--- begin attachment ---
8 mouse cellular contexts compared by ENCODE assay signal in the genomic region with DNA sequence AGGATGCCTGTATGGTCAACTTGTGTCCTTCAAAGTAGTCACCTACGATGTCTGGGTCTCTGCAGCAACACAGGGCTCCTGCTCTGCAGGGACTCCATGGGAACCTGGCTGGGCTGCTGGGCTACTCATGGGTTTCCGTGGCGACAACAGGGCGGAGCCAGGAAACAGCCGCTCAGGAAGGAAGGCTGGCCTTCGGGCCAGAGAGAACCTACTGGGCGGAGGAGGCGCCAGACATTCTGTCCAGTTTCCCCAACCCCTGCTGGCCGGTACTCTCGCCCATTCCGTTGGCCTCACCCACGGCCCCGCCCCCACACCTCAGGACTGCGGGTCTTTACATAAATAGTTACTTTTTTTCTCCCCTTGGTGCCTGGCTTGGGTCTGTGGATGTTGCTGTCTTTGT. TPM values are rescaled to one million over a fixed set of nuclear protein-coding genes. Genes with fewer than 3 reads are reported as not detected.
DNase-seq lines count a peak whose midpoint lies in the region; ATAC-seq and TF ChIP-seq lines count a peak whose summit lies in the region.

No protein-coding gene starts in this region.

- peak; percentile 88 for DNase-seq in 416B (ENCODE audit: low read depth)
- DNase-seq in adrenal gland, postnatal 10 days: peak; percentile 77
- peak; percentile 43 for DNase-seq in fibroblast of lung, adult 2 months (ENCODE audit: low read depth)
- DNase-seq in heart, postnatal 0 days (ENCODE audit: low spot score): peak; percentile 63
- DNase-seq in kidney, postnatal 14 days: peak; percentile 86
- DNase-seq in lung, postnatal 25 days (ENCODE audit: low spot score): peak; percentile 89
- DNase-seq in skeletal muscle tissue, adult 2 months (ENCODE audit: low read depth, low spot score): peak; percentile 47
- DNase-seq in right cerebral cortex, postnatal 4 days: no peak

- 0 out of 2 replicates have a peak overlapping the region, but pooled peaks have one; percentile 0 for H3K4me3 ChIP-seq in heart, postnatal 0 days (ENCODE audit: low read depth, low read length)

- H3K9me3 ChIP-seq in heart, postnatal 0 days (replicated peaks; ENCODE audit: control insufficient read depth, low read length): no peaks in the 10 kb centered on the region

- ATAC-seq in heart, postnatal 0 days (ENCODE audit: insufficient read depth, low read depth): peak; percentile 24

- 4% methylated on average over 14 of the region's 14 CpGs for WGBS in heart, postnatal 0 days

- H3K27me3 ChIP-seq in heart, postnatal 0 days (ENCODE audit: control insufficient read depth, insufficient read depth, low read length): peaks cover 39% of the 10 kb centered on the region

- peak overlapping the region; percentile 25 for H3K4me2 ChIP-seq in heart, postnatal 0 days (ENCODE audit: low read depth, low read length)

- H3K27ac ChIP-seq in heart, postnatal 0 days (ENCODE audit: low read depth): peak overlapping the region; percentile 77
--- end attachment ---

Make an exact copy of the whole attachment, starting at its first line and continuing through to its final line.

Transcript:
8 mouse cellular contexts compared by ENCODE assay signal in the genomic region with DNA sequence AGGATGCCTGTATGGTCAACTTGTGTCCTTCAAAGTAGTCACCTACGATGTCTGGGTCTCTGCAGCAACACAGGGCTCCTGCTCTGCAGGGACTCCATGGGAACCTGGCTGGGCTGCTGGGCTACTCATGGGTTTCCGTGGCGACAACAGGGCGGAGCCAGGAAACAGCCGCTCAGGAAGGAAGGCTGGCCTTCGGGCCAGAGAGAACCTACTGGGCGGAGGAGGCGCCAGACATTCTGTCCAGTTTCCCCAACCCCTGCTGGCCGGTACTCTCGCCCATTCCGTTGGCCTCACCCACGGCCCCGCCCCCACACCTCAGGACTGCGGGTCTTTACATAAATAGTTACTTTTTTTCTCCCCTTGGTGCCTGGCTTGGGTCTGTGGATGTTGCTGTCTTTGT. TPM values are rescaled to one million over a fixed set of nuclear protein-coding genes. Genes with fewer than 3 reads are reported as not detected.
DNase-seq lines count a peak whose midpoint lies in the region; ATAC-seq and TF ChIP-seq lines count a peak whose summit lies in the region.

No protein-coding gene starts in this region.

- peak; percentile 88 for DNase-seq in 416B (ENCODE audit: low read depth)
- DNase-seq in adrenal gland, postnatal 10 days: peak; percentile 77
- peak; percentile 43 for DNase-seq in fibroblast of lung, adult 2 months (ENCODE audit: low read depth)
- DNase-seq in heart, postnatal 0 days (ENCODE audit: low spot score): peak; percentile 63
- DNase-seq in kidney, postnatal 14 days: peak; percentile 86
- DNase-seq in lung, postnatal 25 days (ENCODE audit: low spot score): peak; percentile 89
- DNase-seq in skeletal muscle tissue, adult 2 months (ENCODE audit: low read depth, low spot score): peak; percentile 47
- DNase-seq in right cerebral cortex, postnatal 4 days: no peak

- 0 out of 2 replicates have a peak overlapping the region, but pooled peaks have one; percentile 0 for H3K4me3 ChIP-seq in heart, postnatal 0 days (ENCODE audit: low read depth, low read length)

- H3K9me3 ChIP-seq in heart, postnatal 0 days (replicated peaks; ENCODE audit: control insufficient read depth, low read length): no peaks in the 10 kb centered on the region

- ATAC-seq in heart, postnatal 0 days (ENCODE audit: insufficient read depth, low read depth): peak; percentile 24

- 4% methylated on average over 14 of the region's 14 CpGs for WGBS in heart, postnatal 0 days

- H3K27me3 ChIP-seq in heart, postnatal 0 days (ENCODE audit: control insufficient read depth, insufficient read depth, low read length): peaks cover 39% of the 10 kb centered on the region

- peak overlapping the region; percentile 25 for H3K4me2 ChIP-seq in heart, postnatal 0 days (ENCODE audit: low read depth, low read length)

- H3K27ac ChIP-seq in heart, postnatal 0 days (ENCODE audit: low read depth): peak overlapping the region; percentile 77